ebraska Sen. Tom Briese of Albion, the General Affairs Committee chairman, submitted on Tuesday two bills aimed at getting voter-approved casinos up and running in the state in a timely manner.
He said he offered the measures to help implement the trio of gambling initiatives passed by Nebraska voters last fall, Kearney Hub reports.
The proposals included a constitutional amendment allowing casino gambling at licensed horse race tracks and two laws regulating the casinos and earmarking most of the tax revenue to property tax relief.
"The voters in November delivered a mandate and that is they want the casinos at race tracks and they want the property tax relief that provides," Briese said. "It is incumbent on us to ensure the will of the voters is respected."
Toward that end, he introduced Legislative Bills 560 and 561. The first makes clear that the initiatives also legalized sports betting at licensed race tracks. It would limit such betting to people actually in the casinos and would prohibit the use of credit cards for gambling in the casinos.
It would require background checks for people applying for gaming operator licenses and would create an enforcement mechanism for paying the taxes. It also would create new crimes for such things as cheating, manipulating slot machines or allowing underage people to gamble.
LB561 would merge the existing State Racing Commission with the Nebraska Gaming Commission called for in the initiatives, creating a seven-member State Racing and Gaming Commission. It would give the group the power to issue directives to carry out the initiatives, rather than go through the lengthy rules and regulations process.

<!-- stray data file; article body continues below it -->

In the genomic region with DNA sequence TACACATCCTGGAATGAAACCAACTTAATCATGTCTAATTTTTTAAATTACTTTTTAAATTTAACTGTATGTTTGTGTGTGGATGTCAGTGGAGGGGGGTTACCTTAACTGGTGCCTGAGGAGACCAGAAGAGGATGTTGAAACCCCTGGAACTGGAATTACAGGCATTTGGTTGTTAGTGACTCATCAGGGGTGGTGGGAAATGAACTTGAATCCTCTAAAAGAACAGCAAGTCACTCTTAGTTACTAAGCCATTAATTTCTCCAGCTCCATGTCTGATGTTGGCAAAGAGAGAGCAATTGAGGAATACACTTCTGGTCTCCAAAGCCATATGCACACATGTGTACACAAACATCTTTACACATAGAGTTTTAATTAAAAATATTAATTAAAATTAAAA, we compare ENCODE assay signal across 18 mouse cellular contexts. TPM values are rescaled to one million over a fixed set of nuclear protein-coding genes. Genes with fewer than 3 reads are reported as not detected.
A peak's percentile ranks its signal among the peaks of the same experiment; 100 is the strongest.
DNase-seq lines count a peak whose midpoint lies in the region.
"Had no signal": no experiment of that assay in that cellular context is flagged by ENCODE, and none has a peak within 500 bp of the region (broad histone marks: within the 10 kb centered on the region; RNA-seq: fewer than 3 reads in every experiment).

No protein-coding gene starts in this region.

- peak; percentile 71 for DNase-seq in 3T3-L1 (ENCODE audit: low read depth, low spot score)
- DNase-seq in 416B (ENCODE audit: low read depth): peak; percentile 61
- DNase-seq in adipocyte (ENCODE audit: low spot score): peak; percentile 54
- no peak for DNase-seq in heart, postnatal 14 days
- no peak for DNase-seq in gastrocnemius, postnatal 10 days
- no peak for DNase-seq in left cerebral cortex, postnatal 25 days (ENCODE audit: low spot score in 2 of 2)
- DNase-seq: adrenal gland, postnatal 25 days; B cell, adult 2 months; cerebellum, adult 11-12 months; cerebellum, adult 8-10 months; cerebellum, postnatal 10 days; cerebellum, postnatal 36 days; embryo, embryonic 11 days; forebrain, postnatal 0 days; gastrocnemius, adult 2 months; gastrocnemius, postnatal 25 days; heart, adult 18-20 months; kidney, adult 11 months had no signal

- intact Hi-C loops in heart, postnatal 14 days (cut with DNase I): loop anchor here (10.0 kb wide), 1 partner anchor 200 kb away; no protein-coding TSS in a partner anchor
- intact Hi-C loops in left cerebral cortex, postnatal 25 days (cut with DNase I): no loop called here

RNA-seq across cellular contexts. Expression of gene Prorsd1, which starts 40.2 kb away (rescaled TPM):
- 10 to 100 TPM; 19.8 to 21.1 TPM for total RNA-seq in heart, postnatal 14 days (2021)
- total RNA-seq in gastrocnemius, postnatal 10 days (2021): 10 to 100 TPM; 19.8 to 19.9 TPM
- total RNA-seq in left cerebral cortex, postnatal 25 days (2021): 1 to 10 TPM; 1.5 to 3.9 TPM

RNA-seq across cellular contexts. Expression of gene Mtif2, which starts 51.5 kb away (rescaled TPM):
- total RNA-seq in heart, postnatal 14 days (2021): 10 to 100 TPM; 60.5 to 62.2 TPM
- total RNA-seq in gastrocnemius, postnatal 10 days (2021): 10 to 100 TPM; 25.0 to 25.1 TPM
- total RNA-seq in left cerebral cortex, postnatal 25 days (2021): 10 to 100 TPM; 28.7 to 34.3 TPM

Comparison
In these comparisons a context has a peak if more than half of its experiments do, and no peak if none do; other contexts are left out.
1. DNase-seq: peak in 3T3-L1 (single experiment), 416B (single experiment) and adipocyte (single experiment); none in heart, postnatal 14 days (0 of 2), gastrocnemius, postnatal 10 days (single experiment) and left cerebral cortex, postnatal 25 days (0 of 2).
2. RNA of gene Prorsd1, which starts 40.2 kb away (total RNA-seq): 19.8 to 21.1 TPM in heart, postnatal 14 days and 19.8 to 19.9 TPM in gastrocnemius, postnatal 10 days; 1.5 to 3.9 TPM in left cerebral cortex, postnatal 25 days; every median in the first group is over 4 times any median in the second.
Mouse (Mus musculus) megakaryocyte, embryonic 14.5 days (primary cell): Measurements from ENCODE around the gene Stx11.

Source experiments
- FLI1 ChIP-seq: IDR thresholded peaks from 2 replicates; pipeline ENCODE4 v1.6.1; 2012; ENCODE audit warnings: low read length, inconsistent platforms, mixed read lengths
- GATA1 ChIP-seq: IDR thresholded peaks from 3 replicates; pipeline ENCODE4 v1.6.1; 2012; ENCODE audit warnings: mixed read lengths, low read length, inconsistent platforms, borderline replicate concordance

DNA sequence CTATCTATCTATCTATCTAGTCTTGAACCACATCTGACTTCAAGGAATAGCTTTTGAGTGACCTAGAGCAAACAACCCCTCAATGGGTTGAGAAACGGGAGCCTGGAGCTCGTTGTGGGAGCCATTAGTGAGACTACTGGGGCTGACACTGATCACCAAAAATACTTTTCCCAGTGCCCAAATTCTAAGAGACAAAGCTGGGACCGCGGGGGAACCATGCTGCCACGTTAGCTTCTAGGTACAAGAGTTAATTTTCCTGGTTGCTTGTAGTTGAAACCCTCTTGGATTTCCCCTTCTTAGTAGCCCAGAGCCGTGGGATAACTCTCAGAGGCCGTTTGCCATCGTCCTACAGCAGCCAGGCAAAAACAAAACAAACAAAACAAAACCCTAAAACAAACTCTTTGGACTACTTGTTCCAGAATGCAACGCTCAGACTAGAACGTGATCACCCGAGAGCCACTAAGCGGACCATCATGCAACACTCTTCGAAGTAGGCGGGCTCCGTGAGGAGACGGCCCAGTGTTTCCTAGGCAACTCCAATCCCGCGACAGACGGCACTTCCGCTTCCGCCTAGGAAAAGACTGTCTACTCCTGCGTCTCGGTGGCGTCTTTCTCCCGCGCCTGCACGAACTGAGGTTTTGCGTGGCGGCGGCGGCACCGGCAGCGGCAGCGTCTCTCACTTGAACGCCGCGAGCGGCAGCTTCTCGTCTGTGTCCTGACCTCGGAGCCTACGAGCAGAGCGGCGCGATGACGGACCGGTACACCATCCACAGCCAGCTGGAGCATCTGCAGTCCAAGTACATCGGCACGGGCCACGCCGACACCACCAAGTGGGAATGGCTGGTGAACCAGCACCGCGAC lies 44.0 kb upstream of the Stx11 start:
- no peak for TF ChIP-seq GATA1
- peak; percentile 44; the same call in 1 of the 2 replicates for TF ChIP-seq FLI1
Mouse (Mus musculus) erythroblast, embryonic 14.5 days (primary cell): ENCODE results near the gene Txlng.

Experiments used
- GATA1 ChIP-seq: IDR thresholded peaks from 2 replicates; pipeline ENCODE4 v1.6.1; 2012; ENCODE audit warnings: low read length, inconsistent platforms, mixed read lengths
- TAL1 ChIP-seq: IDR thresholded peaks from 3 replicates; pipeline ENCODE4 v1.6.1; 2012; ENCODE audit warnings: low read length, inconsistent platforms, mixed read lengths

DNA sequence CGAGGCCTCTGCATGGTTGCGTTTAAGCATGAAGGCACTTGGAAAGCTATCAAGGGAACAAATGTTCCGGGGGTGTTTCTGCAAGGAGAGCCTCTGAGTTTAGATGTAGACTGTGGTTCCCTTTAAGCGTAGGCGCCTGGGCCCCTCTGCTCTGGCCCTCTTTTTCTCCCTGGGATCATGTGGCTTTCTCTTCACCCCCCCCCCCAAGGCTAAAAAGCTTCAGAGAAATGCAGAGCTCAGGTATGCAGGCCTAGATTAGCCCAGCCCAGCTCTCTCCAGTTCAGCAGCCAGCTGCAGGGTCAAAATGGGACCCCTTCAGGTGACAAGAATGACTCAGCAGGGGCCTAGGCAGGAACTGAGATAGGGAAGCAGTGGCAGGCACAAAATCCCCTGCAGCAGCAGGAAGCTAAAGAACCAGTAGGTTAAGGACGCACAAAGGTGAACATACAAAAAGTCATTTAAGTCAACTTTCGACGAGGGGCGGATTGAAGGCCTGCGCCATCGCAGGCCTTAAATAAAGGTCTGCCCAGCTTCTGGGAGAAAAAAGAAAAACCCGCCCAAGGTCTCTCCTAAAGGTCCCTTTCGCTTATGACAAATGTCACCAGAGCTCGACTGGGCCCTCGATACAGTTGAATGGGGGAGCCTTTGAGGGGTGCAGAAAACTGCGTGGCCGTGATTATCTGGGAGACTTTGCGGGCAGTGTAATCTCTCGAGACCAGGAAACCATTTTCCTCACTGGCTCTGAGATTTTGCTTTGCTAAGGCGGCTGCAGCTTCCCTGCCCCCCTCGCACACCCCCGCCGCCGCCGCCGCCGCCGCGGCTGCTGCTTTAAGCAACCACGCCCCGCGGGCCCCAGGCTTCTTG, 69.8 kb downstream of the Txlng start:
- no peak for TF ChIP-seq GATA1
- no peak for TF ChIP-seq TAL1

It also would raise the age for betting on horse races to 21, up from 19, to match the age limit at the casinos.
Briese said bypassing the rule-making process means the implementation can be done more quickly. He said there has been some concern that gambling opponents could slow-walk the rules approval to keep casinos from opening. Gov. Pete Ricketts and Attorney General Doug Peterson both have to approve state rules and regulations.
Tom Sage, the Racing Commission director, said the proposals would be helpful, particularly the sections of LB 560 that create criminal penalties.
"We want as tough of restrictions as anyone in the country," he said. "I want things done right."
Merging the two commissions also makes sense to save money and avoid duplication of staff and time.
The initiative called for the Gaming Commission to include the five Racing Commission members plus two additional appointed members.
The measures were pushed by Ho-Chunk Inc., the economic development arm of the Winnebago Tribe of Nebraska, and the Horsemen’s Benevolent and Protective Association, a group representing the horse owners and trainers who race in Nebraska.
Drew Niehaus, a spokesman for WarHorse Gaming, a subsidiary of Ho-Chunk created to operate three race track casinos, said the group appreciated Briese’s effort to see the initiatives carried out.
"Though we are still in the process of thoroughly examining the bills’ implications, we have no concerns with his proposed legislation," he said. "Based on our initial understanding, the bills will help streamline some gaming operations, officially legalize sports wagering, and allow the state to more quickly draw upon a new source of tax revenue — something very much needed as we continue to deal with the economic effects of the pandemic."
Sage said Briese’s two new bills, plus LB 365, a Briese bill to appropriate $225,000 for the fiscal year ending June 30, are key to launching the race track casinos. Without the emergency appropriation, there is no money available to even create a commission or issue public notice of a meeting.